Iconic Vintage Bikes of India

Check out the most iconic vintage bikes in India some of were discontinued decades ago but coming back in the Indian market.

Iconic Vintage Bikes of India

Check out the some iconic vintage bikes in India some of were discontinued decades ago but coming back in the Indian market.

Bajaj Chetak

The Bajaj Chetak is an Indian-made motor scooter produced by the Bajaj Auto company from 1972 to 2006.The Chetak is named after Chetak, the legendary horse of the Indian ruler Maharana Pratap. 
Originally based on Italian Vespa Sprint, Chetak was an affordable means of transportation for millions of Indian families for decades and is lovingly called Hamara Bajaj (Our Bajaj).
Around 1980, the Vespa-licensed design was replaced with an all-new in-house design that shared the same general appearance and style. During its heyday its chief competitor was LML NV made by LML India as a licensed copy of the Vespa PX 150. In the face of rising competition from bikes and cars, Chetak lost ground in India, and production was discontinued in 2005 as Bajaj Auto stopped manufacturing scooters altogether.

Bajaj M80

The Bajaj M80 is another iconic gem from the Indian two-wheeler industry. It was very popular in the Indian market when it was launched back in the 90s. It has a unique design and was equipped with a powerful 2-stroke engine.

Bajaj Priya

The Bajaj Priya is a three-speed, 150cc scooter that was manufactured in Pune, India for Maharashtra Scooters from 1975 until April 1992 under a license agreement with Bajaj Auto Limited. The design was very similar to that of the earlier "Bajaj 150" model, which was in turn based upon a Vespa 150 (VBA type) with a slightly modified body.

Bajaj Sunny

The Bajaj Sunny was a scooter produced and sold by Bajaj Auto in India. Bajaj Auto no longer produces this vehicle. It had a 60  cc engine and a maximum speed of 50  km/h. It could carry a payload of up to 120 kg. It had a fuel tank capacity of 3.5 liters. Like most scooterettes, the Sunny was targeted at teenagers who were eligible to get a driving license for ungeared two-wheelers at 16 years of age.

The Sunny was a successful scooterette at that time. Bajaj stopped producing it in 1997. The Sunny Zip had a 60 cc engine and had a marginal power increase from its former model. The Sunny was a reliable two wheeler, and its two stroke engine offered a mileage of nearly 50  km/litre. Riding comfort was good and it was quite handsome in appearance. It had a single gear (automatically engaging) system, unlike the variomatic transmission used in the Kinetic moped or scooters then, or the TVS Scootys now. Overall it was considered a very fine scooterette even for an aged person.

Hero Honda CBZ

The Hero Honda CBZ is a motorcycle launched in early 1999 by Hero Honda, with an original Honda 156.8cc single-cylinder engine. The styling of the bike was a scaled version of the Honda CB series.The Hero Honda CBZ is a motorcycle launched in early 1999 by Hero Honda, with an original Honda 156.8cc single-cylinder engine. The styling of the bike was a scaled version of the Honda CB series.

Hero Honda CD100

The CD 100 was launched in 1985 and marked a place in the heart of million riders in the country. The bike was packed with all necessary elements that needed for commuter rider. It was run by a 97cc, 4-stroke, single cyclinder, air-cooled engine

Hero Honda Sleek

The Hero Honda Sleek was a design way ahead of its time. Launched in year 1989, the fiber body integrated tail section was not only aesthetically beautiful but also light weight. Many may associate the Hero Honda Sleek with that time television serial- "The Knight Hawk"

Yamaha RX 100

During the years between 1976 to 2006, Yamaha had produced a ranger, RX100, which became a milestone. Known for its powerful engine and attractive grunt, this vehicle managed to attract more bike freaks than was expected of it. 'Panther' as we call it now was launched in India in late 1985 shortly after Kawasaki-Bajaj KB-100.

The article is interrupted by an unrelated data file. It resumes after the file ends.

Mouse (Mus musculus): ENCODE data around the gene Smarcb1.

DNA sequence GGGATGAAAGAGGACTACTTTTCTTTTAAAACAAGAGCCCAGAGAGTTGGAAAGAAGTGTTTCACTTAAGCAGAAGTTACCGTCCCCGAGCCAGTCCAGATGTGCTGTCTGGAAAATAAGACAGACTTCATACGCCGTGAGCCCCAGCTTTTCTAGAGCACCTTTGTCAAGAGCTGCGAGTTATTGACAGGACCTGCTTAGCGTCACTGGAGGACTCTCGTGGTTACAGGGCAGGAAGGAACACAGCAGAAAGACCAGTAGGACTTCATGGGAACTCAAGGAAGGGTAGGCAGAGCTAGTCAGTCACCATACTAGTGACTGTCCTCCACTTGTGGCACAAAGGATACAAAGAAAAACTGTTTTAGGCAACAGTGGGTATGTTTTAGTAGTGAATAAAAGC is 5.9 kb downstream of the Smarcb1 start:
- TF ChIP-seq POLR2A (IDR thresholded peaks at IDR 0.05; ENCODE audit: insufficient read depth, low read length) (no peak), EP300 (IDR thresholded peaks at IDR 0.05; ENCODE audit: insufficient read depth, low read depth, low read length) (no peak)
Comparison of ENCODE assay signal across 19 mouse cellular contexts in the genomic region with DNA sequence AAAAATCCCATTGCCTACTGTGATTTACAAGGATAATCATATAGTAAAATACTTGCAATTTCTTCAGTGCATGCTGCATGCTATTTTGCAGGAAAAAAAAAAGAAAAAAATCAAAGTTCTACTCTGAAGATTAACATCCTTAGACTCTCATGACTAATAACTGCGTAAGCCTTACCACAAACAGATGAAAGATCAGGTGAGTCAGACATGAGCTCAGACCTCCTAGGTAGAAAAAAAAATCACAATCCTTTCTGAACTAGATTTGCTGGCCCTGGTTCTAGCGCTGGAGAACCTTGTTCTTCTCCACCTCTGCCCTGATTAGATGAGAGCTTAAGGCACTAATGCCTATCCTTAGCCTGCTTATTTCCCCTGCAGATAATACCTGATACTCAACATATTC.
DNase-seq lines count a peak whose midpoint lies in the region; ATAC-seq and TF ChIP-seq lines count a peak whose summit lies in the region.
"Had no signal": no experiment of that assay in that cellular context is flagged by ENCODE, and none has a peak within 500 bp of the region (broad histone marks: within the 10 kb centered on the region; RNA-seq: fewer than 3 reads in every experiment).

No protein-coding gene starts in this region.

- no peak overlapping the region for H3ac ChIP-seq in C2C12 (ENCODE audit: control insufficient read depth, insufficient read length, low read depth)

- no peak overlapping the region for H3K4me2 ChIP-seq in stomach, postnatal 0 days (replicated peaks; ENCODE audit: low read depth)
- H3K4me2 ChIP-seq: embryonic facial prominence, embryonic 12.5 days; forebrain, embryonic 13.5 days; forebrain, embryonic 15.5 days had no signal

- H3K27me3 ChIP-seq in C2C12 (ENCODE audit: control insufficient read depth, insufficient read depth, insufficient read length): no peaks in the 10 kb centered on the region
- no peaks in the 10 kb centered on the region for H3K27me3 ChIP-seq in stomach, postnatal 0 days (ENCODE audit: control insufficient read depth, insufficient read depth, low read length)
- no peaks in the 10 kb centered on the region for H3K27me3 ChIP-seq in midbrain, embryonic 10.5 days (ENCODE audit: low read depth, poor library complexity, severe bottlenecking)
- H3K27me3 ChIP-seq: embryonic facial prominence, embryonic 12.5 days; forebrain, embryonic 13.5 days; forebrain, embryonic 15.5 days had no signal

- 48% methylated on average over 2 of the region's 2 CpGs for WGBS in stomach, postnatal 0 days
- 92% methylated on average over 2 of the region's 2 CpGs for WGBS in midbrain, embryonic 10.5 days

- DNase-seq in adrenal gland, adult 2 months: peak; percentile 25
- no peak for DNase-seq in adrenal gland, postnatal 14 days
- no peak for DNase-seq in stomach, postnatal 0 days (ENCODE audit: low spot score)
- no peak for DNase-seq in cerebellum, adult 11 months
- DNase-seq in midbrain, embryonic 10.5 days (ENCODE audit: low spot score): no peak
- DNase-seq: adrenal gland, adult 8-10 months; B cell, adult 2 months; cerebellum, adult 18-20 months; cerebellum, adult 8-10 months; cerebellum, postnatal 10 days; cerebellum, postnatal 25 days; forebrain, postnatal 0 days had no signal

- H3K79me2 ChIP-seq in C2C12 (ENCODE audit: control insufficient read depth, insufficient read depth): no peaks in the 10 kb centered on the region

Known as the most reliable bike then, the Yamaha RX was rumoured to have a bigger engine from what the company claimed. As reported from various sources online, to make sure that the engine is 100cc, few authorities opened it and double checked it.


The RD350 is a two-stroke motorcycle produced by Yamaha from 1973 to 1975.[2] It evolved directly from the piston port (pre-reed valve intake tract), front drum-braked, five-speed Yamaha 350 cc "R5". 

The engine is an air-cooled, parallel twin, six-speed (in some markets, such as the UK, the first model was sold in five-speed form), reed valve-equipped intake tract two-stroke engine. The bike is usually referred to as a sport bike.

The other iconic motorcycle from the Yamaha in the '80s was the revered RD 350. Its sales run in India went from 1983 to 1989 and boy! It was a mental motorcycle. The biggest point of attraction was that it was the first ever twin-cylinder performance bike to be brought to India. At the heart was a 347 cc parallel-twin engine that made 30.5 bhp in its 'high torque' model. But Escorts India (then manufacturer of Yamaha bikes in India) later introduced a de-tuned variant that churned out 27.5 bhp. With top speed in excess of 140 kmph and taut handling, the Yamaha RD 350 was a massive hit in its time.

Hero Honda Splendour

There was a time when if a person wanted to own a two-wheeler at a reasonable price, the first suggestion everybody made was Hero Honda Splendour. The motorcycle manufactured by Hero Honda created a record sale of one million units in a year 2009. This normal budget bike was product of a successful joint venture. This bike was later upgraded to Splendour+ before both the manufacturers decided to part ways.

The Splendour+ was later enhanced to Splendour iSmart in 2014.


Rajdoot 350

The years between 1983 and1986 was when Escorts Group manufactured Rajdoot 350 or RD 350, a two stroke muscular machine whose initials 'RD' also stands for Race Developed series and it was promoted in India as Rajdoot in collaboration with Yamaha Japan.

Rajdoot came into India when Yamaha RD350B stopped selling in Japan in the mid 1970s due to regulatory issues. It was launched in the Indian market in 1983 and was considered an advanced motorcycle on Indian land.

The competition at that time for Rajdoot was Royal Enfield Bullet 350 and Yezdi Roadking 250cc, but Rajdoot was unsuccessful in becoming a commercial vehicle due to high fuel consumption and expensive spare parts.